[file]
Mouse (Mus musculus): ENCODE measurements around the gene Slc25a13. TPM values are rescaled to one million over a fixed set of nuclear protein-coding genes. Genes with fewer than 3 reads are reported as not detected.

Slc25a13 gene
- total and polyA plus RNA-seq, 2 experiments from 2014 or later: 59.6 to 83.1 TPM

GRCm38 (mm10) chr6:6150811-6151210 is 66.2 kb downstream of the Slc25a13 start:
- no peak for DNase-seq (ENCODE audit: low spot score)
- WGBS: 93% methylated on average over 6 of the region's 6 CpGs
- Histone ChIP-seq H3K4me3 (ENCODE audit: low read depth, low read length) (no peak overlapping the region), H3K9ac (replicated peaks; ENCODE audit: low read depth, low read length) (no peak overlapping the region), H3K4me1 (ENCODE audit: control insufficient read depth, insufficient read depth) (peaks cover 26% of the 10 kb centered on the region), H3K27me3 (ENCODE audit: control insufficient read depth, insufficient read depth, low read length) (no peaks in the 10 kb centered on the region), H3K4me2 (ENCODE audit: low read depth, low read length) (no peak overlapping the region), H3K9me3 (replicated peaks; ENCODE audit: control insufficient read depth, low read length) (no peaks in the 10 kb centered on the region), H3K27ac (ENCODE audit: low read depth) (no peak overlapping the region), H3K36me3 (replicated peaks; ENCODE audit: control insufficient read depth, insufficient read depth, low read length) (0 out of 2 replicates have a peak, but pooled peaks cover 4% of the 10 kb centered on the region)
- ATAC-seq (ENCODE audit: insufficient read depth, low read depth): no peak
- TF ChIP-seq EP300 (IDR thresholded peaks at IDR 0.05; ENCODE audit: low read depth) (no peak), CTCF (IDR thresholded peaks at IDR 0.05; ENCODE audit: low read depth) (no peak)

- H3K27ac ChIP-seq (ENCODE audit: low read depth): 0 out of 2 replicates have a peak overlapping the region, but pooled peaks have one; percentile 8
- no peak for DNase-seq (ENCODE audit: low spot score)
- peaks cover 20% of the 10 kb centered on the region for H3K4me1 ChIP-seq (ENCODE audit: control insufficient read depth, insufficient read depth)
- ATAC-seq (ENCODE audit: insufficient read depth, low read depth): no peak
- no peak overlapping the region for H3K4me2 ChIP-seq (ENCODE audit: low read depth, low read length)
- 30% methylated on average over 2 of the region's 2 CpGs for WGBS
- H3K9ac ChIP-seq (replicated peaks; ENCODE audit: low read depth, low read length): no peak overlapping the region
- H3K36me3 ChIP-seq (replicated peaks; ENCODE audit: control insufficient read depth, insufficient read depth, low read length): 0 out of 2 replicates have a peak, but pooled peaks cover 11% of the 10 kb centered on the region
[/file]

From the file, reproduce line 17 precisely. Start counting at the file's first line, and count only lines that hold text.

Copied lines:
- H3K36me3 ChIP-seq (replicated peaks; ENCODE audit: control insufficient read depth, insufficient read depth, low read length): 0 out of 2 replicates have a peak, but pooled peaks cover 11% of the 10 kb centered on the region